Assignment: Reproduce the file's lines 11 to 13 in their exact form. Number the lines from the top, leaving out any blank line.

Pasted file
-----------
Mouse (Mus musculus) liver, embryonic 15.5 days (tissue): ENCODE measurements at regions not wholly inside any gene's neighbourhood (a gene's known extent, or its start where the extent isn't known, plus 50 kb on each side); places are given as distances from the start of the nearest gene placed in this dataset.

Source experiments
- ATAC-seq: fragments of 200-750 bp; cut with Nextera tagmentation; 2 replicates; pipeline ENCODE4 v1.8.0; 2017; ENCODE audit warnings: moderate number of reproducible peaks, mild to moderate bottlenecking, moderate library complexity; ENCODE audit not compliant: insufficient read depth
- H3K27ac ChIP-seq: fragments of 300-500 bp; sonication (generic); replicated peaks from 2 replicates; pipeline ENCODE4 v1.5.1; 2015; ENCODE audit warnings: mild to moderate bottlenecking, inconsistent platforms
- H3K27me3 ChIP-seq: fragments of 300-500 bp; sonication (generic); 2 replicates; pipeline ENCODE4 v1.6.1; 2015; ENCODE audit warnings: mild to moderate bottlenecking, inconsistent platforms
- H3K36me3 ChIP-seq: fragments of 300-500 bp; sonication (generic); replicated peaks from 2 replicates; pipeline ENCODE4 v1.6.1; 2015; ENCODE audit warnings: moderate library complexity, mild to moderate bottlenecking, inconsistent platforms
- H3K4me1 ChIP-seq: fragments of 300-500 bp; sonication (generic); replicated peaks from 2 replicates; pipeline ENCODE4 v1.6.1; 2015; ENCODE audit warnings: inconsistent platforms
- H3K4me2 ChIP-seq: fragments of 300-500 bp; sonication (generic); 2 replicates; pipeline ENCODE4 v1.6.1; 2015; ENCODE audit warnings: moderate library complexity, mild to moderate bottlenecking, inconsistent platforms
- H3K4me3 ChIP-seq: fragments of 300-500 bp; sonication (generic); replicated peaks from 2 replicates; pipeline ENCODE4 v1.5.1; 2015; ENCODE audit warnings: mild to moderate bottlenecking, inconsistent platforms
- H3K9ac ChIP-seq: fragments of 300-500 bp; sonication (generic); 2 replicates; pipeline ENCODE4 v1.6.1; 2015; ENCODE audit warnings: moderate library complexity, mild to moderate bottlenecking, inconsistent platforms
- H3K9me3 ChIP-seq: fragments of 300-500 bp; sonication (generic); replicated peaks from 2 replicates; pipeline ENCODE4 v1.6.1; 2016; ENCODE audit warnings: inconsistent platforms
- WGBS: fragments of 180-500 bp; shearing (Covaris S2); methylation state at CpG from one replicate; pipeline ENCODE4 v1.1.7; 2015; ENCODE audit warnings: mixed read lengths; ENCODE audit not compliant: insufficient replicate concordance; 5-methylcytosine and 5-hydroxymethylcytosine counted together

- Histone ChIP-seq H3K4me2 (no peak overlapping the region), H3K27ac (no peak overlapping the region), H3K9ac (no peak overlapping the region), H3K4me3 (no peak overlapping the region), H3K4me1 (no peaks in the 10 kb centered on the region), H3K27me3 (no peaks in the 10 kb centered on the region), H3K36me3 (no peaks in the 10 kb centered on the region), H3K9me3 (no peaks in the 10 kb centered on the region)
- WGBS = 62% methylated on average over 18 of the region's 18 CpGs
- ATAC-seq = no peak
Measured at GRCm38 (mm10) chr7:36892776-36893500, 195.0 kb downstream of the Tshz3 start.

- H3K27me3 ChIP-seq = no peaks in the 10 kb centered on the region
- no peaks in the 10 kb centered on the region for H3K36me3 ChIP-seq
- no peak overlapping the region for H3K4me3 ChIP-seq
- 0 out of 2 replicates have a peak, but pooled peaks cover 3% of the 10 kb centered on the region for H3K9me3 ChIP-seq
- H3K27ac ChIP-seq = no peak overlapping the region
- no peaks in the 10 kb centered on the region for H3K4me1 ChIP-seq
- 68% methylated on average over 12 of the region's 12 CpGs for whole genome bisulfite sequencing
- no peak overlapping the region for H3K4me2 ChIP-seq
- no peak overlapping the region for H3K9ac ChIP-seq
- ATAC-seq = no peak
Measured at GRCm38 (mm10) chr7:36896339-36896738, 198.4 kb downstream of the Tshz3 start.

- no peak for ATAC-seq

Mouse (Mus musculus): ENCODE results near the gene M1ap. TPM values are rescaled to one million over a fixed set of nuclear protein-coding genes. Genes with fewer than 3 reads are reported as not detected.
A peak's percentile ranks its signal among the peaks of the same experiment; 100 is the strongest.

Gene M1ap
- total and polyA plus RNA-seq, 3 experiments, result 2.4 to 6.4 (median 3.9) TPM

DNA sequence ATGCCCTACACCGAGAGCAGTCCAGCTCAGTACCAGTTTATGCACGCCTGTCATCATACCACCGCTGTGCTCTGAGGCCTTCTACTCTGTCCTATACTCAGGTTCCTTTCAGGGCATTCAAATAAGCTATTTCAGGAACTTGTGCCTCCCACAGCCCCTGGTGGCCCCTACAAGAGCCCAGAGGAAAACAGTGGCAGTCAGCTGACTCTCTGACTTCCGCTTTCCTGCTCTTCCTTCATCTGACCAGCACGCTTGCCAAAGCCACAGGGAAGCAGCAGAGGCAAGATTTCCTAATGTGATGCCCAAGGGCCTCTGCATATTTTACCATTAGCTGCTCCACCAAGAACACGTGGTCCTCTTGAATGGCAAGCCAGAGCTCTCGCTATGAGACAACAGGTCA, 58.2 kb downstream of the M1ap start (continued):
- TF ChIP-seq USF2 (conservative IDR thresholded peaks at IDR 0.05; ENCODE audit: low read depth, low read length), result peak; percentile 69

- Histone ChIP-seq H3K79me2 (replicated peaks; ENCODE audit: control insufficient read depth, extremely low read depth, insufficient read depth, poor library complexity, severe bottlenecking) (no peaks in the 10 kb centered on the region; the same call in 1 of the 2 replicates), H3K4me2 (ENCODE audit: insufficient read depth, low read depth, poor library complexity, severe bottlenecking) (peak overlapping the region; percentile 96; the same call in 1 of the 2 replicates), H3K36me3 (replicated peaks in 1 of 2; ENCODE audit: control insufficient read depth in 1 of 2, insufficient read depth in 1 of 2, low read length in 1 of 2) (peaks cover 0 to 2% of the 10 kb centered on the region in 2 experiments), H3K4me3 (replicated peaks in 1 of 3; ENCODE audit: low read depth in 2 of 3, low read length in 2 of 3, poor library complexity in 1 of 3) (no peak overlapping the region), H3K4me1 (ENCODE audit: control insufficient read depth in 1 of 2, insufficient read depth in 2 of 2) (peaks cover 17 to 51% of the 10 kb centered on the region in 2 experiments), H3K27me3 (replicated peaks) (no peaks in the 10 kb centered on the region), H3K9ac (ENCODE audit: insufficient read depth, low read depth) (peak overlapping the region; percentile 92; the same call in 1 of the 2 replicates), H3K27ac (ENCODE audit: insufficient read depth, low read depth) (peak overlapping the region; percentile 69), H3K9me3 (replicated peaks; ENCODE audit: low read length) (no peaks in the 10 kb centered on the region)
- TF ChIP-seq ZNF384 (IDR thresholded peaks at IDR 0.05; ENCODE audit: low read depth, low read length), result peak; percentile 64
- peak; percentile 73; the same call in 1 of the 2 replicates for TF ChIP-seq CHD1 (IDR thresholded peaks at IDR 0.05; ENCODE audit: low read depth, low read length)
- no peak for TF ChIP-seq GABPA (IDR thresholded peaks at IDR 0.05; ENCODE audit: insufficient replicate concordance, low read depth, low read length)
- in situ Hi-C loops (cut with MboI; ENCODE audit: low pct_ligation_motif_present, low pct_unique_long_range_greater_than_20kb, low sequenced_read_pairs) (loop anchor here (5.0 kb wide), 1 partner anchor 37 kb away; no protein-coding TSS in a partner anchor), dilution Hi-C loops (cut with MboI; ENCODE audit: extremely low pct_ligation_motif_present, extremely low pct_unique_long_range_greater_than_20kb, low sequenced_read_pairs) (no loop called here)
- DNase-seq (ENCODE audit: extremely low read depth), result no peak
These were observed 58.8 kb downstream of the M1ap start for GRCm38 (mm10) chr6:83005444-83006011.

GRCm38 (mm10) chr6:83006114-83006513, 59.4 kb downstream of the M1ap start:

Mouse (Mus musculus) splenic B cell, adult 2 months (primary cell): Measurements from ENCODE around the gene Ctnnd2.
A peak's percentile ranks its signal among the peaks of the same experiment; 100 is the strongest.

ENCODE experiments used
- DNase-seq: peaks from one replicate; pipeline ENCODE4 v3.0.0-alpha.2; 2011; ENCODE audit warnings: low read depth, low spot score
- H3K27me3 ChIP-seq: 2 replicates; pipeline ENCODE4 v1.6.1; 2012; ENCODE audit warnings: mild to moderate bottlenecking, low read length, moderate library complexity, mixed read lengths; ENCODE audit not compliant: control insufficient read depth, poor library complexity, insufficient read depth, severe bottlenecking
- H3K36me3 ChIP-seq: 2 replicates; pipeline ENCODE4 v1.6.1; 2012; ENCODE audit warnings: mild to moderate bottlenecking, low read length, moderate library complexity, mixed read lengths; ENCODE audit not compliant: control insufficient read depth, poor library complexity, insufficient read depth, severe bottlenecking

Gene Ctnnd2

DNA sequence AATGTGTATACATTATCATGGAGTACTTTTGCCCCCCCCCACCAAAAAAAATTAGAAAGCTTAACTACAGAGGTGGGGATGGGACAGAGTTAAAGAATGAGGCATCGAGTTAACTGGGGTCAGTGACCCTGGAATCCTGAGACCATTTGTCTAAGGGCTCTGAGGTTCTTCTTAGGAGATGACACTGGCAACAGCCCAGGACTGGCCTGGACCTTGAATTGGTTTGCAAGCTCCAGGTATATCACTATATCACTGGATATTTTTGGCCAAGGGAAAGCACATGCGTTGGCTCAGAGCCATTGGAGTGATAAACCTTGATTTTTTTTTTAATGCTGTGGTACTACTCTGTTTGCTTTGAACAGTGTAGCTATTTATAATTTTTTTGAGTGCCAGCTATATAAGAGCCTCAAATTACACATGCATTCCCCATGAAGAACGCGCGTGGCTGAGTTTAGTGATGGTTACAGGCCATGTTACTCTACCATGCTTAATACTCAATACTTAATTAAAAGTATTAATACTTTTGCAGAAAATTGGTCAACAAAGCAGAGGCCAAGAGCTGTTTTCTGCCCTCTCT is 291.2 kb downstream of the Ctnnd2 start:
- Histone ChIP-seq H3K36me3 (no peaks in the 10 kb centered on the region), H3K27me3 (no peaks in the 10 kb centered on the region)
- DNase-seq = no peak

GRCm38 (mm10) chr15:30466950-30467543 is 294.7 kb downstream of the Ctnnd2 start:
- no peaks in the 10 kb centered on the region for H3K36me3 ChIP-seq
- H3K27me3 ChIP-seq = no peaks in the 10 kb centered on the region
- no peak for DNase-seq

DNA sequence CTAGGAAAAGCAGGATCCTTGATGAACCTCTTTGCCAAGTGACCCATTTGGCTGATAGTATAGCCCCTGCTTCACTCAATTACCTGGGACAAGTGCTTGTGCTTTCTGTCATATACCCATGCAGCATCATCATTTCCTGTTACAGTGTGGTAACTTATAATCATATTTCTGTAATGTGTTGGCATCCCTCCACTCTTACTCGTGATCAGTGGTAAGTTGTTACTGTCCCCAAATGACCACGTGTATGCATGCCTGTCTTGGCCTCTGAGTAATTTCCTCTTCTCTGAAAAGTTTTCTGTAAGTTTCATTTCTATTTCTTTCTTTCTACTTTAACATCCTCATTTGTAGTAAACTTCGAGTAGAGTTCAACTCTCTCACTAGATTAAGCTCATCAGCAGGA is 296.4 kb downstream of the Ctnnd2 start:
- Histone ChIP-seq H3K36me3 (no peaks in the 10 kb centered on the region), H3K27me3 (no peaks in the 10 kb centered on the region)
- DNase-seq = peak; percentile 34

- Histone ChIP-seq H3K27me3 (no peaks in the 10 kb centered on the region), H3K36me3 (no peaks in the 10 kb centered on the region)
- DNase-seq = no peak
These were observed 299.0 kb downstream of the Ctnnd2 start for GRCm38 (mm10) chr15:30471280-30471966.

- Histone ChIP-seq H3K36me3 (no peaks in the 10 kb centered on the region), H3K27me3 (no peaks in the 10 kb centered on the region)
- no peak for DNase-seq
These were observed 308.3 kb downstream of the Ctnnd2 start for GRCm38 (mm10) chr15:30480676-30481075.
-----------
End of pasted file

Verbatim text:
- H3K9me3 ChIP-seq: fragments of 300-500 bp; sonication (generic); replicated peaks from 2 replicates; pipeline ENCODE4 v1.6.1; 2016; ENCODE audit warnings: inconsistent platforms
- WGBS: fragments of 180-500 bp; shearing (Covaris S2); methylation state at CpG from one replicate; pipeline ENCODE4 v1.1.7; 2015; ENCODE audit warnings: mixed read lengths; ENCODE audit not compliant: insufficient replicate concordance; 5-methylcytosine and 5-hydroxymethylcytosine counted together

- Histone ChIP-seq H3K4me2 (no peak overlapping the region), H3K27ac (no peak overlapping the region), H3K9ac (no peak overlapping the region), H3K4me3 (no peak overlapping the region), H3K4me1 (no peaks in the 10 kb centered on the region), H3K27me3 (no peaks in the 10 kb centered on the region), H3K36me3 (no peaks in the 10 kb centered on the region), H3K9me3 (no peaks in the 10 kb centered on the region)